For my 43rd birthday, my parents gave me a gift certificate from Air Combat USA
for their Fighter Lead In Program. I must say I was at a loss for words. I've wanted to fly with them for years. This was the push I needed to
make this dream a reality! Being a Certified Flight Instructor, Glider with about 1,500 hours at the time and aerobatics experience, I thought I knew
what to expect. Boy, was I wrong! I knew it was going to be exciting, but words just can’t describe it. While it looks like it might be dangerous, the
addiction you’ll have when you leave is probably the worst thing that will happen to you.
The folks at Air Combat USA are top notch. I was able to schedule my flights with them within 3 weeks of my phone call. Since the Fighter Lead In Program
consists of 2 sessions, one in the morning and another in the afternoon, each consisting of about an hour briefing, an hour of flight time and another hour
of debriefing, I would be with them at least 6 hours and was duly impressed that they could fit me in so quickly.
I flew with “Nails” for my morning engagements, and “Rocket” in the afternoon. Each was very professional. Each of our engagements were flown
in the Extra 300. Being a Flight Instructor, I know how important it is to let your
students fly as much as possible without overloading them. I flew well over 90% of the time and was very comfortable doing so due their expert knowledge.
As a matter of fact, the only time I didn’t fly was, understandably, for take off and landing and the initial demonstration of some combat maneuvers.
For the first hop of the day, I was scheduled to fly against another person who had no flight experience. I flew with “Nails” and my opponent flew
with “Rocket”. I got a feel for the Extra on the way out to the combat area. What a dream to fly! I’m used to the controls of a glider and the Extra
is very responsive in comparison. The controls are light and not much input is needed to make the aircraft do whatever it is you want. The 4 morning
engagements were mostly horizontal battles, using high and low yo-yos with lead and lag pursuits. I was pleased with how I did, but knew the afternoon would
I flew with “Rocket” for the afternoon engagements and my very experienced (this was his 7ht time flying with Air Combat)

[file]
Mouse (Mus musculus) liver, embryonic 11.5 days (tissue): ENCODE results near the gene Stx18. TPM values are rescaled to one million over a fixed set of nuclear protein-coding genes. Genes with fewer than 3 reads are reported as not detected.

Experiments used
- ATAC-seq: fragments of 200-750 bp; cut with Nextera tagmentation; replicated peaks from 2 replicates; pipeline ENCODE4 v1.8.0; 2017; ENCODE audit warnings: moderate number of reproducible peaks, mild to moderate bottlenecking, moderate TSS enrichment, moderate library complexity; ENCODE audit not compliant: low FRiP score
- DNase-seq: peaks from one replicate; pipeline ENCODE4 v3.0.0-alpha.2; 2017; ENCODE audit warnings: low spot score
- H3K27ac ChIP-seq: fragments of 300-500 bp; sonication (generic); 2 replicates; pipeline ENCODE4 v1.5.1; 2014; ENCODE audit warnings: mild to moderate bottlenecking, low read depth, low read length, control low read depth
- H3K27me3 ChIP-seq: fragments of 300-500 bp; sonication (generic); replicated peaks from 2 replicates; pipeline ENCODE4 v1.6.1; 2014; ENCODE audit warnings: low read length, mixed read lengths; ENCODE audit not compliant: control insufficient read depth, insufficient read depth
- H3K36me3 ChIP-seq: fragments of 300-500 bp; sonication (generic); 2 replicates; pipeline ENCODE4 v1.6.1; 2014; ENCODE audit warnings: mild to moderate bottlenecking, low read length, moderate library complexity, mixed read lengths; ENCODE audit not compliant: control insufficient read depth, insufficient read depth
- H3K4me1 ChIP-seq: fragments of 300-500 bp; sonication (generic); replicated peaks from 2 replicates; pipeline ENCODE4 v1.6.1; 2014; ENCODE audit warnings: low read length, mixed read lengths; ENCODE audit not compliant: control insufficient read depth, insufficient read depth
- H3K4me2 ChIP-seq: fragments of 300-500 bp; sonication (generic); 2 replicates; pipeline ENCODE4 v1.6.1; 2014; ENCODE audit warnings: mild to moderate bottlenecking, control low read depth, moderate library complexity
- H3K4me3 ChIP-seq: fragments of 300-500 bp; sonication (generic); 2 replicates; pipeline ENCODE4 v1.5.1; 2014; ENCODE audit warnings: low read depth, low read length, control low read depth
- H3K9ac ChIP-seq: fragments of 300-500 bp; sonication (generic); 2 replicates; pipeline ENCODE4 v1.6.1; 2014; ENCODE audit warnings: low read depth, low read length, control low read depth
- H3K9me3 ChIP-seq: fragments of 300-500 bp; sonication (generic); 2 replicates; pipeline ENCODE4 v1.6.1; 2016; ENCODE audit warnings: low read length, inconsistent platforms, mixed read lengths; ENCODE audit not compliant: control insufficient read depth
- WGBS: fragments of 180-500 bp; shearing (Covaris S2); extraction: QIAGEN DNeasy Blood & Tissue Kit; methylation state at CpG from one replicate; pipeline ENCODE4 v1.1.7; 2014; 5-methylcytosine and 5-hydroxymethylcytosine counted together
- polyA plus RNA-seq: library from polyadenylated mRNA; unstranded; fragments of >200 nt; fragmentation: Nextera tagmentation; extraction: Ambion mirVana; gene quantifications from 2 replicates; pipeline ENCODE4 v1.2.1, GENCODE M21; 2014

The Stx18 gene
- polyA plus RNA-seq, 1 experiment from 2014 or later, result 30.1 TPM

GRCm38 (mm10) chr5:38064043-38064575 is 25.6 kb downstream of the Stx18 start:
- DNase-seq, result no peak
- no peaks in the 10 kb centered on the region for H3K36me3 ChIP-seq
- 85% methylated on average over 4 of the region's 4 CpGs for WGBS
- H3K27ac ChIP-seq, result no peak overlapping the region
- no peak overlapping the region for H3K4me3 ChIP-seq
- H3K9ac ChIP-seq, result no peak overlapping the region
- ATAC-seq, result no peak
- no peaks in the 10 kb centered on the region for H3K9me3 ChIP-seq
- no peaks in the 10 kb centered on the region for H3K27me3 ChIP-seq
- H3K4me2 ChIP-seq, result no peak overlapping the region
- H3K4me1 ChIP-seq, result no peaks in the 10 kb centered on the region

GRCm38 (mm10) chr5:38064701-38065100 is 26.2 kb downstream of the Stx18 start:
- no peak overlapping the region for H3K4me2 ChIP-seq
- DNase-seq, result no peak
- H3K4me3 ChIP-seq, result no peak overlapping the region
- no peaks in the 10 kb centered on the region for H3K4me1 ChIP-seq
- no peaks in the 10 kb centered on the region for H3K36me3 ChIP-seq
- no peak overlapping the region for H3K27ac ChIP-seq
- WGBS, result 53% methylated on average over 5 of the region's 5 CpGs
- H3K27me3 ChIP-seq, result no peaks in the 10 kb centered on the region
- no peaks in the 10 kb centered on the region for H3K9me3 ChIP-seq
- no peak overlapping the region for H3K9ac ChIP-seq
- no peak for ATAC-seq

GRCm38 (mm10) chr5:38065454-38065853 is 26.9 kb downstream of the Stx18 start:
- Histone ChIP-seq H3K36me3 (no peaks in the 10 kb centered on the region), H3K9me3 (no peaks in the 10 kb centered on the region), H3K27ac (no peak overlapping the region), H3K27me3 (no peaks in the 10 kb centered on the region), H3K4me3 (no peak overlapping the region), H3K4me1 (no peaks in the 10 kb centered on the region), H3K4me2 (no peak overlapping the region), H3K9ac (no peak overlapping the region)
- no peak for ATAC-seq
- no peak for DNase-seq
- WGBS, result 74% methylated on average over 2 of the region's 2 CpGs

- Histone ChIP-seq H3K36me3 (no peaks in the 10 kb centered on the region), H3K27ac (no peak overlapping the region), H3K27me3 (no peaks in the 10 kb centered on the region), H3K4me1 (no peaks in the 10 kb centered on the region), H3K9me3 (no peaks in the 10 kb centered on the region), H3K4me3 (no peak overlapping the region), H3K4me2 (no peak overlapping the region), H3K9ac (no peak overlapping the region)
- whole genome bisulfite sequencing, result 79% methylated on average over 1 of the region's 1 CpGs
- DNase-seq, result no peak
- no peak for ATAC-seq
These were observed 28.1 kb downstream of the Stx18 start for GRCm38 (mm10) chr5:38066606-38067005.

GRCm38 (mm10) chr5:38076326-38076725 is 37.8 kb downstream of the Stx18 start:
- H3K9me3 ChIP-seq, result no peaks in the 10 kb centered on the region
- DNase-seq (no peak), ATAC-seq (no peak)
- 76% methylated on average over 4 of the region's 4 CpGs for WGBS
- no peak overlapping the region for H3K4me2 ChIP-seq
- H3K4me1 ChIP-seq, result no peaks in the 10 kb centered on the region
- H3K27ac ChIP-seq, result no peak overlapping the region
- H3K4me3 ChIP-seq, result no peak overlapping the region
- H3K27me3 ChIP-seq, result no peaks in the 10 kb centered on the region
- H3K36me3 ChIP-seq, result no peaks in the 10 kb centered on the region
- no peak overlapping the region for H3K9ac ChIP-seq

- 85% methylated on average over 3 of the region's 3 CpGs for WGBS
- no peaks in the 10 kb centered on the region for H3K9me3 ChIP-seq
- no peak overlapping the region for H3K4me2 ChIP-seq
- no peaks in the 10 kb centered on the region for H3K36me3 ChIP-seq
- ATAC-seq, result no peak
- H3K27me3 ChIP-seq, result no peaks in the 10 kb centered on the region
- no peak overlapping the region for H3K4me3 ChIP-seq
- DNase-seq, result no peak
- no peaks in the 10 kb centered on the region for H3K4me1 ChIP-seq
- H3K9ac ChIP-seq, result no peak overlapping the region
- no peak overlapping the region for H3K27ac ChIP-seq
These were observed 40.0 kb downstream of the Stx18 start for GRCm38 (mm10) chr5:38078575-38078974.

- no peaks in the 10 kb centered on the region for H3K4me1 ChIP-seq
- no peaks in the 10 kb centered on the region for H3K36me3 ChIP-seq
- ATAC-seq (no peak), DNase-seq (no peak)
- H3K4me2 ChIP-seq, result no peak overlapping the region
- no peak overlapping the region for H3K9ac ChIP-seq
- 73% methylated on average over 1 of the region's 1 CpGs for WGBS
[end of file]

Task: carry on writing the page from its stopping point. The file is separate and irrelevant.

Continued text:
opponent flew with “Nails”. This time, the fights were vertical and a lot more aggressive. This time we build on the maneuvers used in the morning and threw
in displacement rolls with some vertical and oblique turns thrown in to make it interesting. Any previous flight experience I had was equalized when the fight
was on. My opponent’s experience was obvious. He knew how far to push the plane, taking it right to the edge of the envelope without stepping outside.
Then, he just waited for me to make a mistake. In the heat of battle, the smooth input I’m used to using in a glider turned into over controlling (I
haven’t done that since I was a student pilot :-0), and my opponent pounced each time I made a mistake. I the end, we flew 6 engagements, and it was a
draw, each of us winning 3.
The in-flight videos made each debriefing a great learning tool. The video from both planes was played side by side so you could see what was happing in each.
As I suspected, each time I made a mistake, my opponent saw it and capitalized on it. Each of my 3 victories were because I was able to maneuver into a
position were he couldn’t see me, making him totally defensive (he didn’t make any mistakes!). What a great way to learn!
At the end of the day, we congratulated each other on sharing the “unfriendly skies” and I received the control grip trophy that each Fighter Lead In
participant gets. It’s very well crafted and is an exact replica of the grip used in the F-4. In the fighter pilot tradition, I was assigned my call sign, “Breaker”
by my squadron mates (that’s another story all together ;-)). This was the most memorable, best birthday gift anybody has ever given me. Thanks Mom & Dad! Now,
to feed that addiction I talked about earlier.